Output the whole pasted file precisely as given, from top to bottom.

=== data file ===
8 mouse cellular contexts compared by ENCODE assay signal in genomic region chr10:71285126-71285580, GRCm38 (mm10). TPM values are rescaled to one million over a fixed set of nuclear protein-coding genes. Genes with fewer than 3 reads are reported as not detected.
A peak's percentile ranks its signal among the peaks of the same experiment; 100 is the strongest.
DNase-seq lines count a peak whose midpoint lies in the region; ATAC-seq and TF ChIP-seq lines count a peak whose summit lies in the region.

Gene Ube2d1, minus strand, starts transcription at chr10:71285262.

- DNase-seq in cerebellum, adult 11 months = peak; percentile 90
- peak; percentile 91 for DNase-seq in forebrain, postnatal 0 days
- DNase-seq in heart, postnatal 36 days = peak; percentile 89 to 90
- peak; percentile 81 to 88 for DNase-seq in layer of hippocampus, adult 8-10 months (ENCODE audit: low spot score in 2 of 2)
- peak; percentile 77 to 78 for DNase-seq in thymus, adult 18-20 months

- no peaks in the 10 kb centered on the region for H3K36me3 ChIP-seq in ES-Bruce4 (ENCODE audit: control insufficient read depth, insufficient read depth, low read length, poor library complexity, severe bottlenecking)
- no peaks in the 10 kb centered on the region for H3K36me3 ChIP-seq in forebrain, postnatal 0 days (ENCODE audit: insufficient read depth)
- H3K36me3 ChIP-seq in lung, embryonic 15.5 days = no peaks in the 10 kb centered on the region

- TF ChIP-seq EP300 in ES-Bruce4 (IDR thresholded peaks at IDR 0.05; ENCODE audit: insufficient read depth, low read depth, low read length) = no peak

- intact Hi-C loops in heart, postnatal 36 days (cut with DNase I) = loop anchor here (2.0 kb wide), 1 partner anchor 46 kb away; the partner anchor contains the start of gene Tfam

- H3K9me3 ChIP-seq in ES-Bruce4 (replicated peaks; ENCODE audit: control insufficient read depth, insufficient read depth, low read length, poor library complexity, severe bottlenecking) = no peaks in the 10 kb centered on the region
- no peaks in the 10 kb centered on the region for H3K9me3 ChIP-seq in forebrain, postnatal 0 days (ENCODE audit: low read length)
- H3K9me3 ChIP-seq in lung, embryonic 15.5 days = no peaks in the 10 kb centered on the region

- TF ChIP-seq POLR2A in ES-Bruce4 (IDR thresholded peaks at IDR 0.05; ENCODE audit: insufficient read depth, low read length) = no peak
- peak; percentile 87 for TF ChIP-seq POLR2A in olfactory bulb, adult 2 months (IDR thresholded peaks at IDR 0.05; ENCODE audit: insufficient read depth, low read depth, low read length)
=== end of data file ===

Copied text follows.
8 mouse cellular contexts compared by ENCODE assay signal in genomic region chr10:71285126-71285580, GRCm38 (mm10). TPM values are rescaled to one million over a fixed set of nuclear protein-coding genes. Genes with fewer than 3 reads are reported as not detected.
A peak's percentile ranks its signal among the peaks of the same experiment; 100 is the strongest.
DNase-seq lines count a peak whose midpoint lies in the region; ATAC-seq and TF ChIP-seq lines count a peak whose summit lies in the region.

Gene Ube2d1, minus strand, starts transcription at chr10:71285262.

- DNase-seq in cerebellum, adult 11 months = peak; percentile 90
- peak; percentile 91 for DNase-seq in forebrain, postnatal 0 days
- DNase-seq in heart, postnatal 36 days = peak; percentile 89 to 90
- peak; percentile 81 to 88 for DNase-seq in layer of hippocampus, adult 8-10 months (ENCODE audit: low spot score in 2 of 2)
- peak; percentile 77 to 78 for DNase-seq in thymus, adult 18-20 months

- no peaks in the 10 kb centered on the region for H3K36me3 ChIP-seq in ES-Bruce4 (ENCODE audit: control insufficient read depth, insufficient read depth, low read length, poor library complexity, severe bottlenecking)
- no peaks in the 10 kb centered on the region for H3K36me3 ChIP-seq in forebrain, postnatal 0 days (ENCODE audit: insufficient read depth)
- H3K36me3 ChIP-seq in lung, embryonic 15.5 days = no peaks in the 10 kb centered on the region

- TF ChIP-seq EP300 in ES-Bruce4 (IDR thresholded peaks at IDR 0.05; ENCODE audit: insufficient read depth, low read depth, low read length) = no peak

- intact Hi-C loops in heart, postnatal 36 days (cut with DNase I) = loop anchor here (2.0 kb wide), 1 partner anchor 46 kb away; the partner anchor contains the start of gene Tfam

- H3K9me3 ChIP-seq in ES-Bruce4 (replicated peaks; ENCODE audit: control insufficient read depth, insufficient read depth, low read length, poor library complexity, severe bottlenecking) = no peaks in the 10 kb centered on the region
- no peaks in the 10 kb centered on the region for H3K9me3 ChIP-seq in forebrain, postnatal 0 days (ENCODE audit: low read length)
- H3K9me3 ChIP-seq in lung, embryonic 15.5 days = no peaks in the 10 kb centered on the region

- TF ChIP-seq POLR2A in ES-Bruce4 (IDR thresholded peaks at IDR 0.05; ENCODE audit: insufficient read depth, low read length) = no peak
- peak; percentile 87 for TF ChIP-seq POLR2A in olfactory bulb, adult 2 months (IDR thresholded peaks at IDR 0.05; ENCODE audit: insufficient read depth, low read depth, low read length)